If your sunglasses are a pain in the head, try a pair of Flying Eyes which are so slim they cause no pain under your helmet even after a long day in the saddle.
Some riders find sunglasses so painful, they prefer to fit a tinted visor to their helmet. However, that prevents you from riding on into the night.
Flying Eyes sunglasses, made in Austin, Texas, by Summer Hawk Optics, have been used by pilots for years for their comfortable, lightweight design, impact resistance and “virtually” unbreakable construction.
Marketing VP Don Osmond Jr says they recently heard that customers were also buying them to wear while riding motorcycles for the same reasons.
“Pilots experience the same discomfort wearing sunglasses with a helmet or headset,” Don says.
So now, they have added a couple of motorcycle designs with wider sides for wind and sun protection.
Don sent me a pair of Golden Eagle Sport sunglasses to review and I have to agree that they are the most comfortable sunglasses I have yet worn under a helmet.
The sides are so “micro-thin” and flexible, they slide into any helmet, even tight helmets and those that don’t have glasses gaps at the temples.
After several hours wearing them under a helmet I didn’t have that usual pain in the temples or behind the ears.
They are so slim I can even put on and take off an open face helmet while still wearing the glasses.
The flexible frames mean they fit tight and close to the contours of your face and don’t slide down your nose. So you don’t have to keep taking one hand off the bars to push them back into place.
The reasonSummer Hawk Optics can make their Flying Eyes arms so slim, yet flexible and virtually unbreakable is the expensive Resilamide aerospace polymer they use.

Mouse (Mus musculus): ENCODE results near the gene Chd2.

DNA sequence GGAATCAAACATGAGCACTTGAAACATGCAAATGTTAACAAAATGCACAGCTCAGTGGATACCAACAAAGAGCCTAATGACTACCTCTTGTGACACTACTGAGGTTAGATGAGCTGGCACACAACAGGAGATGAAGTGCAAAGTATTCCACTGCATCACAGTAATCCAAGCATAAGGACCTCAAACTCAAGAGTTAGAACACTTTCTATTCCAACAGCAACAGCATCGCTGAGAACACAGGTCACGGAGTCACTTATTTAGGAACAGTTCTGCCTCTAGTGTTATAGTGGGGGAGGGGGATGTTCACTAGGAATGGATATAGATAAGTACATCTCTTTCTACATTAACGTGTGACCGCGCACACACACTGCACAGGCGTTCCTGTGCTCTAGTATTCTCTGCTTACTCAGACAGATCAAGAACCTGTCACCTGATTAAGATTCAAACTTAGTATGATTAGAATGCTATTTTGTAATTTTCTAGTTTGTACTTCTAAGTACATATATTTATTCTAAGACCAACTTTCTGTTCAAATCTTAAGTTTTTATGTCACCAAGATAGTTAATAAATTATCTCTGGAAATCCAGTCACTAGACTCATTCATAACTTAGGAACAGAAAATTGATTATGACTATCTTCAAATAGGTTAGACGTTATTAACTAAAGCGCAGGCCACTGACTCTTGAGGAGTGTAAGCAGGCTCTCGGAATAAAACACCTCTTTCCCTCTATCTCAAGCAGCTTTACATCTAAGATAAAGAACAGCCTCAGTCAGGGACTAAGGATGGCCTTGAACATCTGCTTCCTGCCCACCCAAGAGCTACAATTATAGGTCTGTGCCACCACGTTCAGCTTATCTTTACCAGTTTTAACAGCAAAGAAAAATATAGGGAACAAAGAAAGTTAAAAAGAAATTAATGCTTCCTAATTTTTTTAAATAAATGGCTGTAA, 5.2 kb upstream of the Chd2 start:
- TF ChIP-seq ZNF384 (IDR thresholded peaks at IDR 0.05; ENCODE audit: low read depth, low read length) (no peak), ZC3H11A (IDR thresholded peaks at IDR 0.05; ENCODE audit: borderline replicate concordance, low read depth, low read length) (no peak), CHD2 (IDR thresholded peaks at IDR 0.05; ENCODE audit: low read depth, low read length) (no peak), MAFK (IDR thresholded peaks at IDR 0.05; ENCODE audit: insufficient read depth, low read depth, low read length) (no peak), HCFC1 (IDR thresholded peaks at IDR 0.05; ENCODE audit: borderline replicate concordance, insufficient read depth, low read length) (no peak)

That also makes them quite expensive at $229.95 from their Australian stockist Downunder Pilot.
However, I’ve paid that for other motorcycle sunglasses before and they were not as robust as these.
Tough on sunglasses
Riders are notoriously tough on sunglasses. Just pushing them in and out of helmets is usually enough to bend them out of shape. I find I am always trying to bend my glasses back into shape.
We also tend to drop them a lot off motorcycle seats, so a tough pair of sunglasses with scratch resistance means they should last longer.
Many motorcycle sunglasses come with foam gaskets to keep the wind out, but these are so flexible they will fit the contours of your face better and provide decent wind resistance.
Consequently your eyes don’t dry out, even when riding with the visor up or in an open face helmet.
Some of those other riding sunglasses with the gaskets also have problems with fogging up but these don’t.
Another important aspect of sunglasses for a pilot as well as a motorcyclist is a distortion-free view, especially in the periphery.
Many other glasses I’ve used tend to distort on the periphery, but these polycarbonate UV400 lenses are optical correct all the way to the edges.
And because they are ultra-slim, you can push them in close to your face so your periphery vision is not obscured by thick frames.
Flying Eyes claims the lenses are impact resistant, but I haven’t yet copped a stone in the eye to test them.
Instead, I used a pin to try to scratch them near the edge and it left only the tiniest mark.
Flying Eyes makes several styles of glasses from the usual warp-around motorcycle type at $229.95 to the more traditional Aviator fashion for $100 more.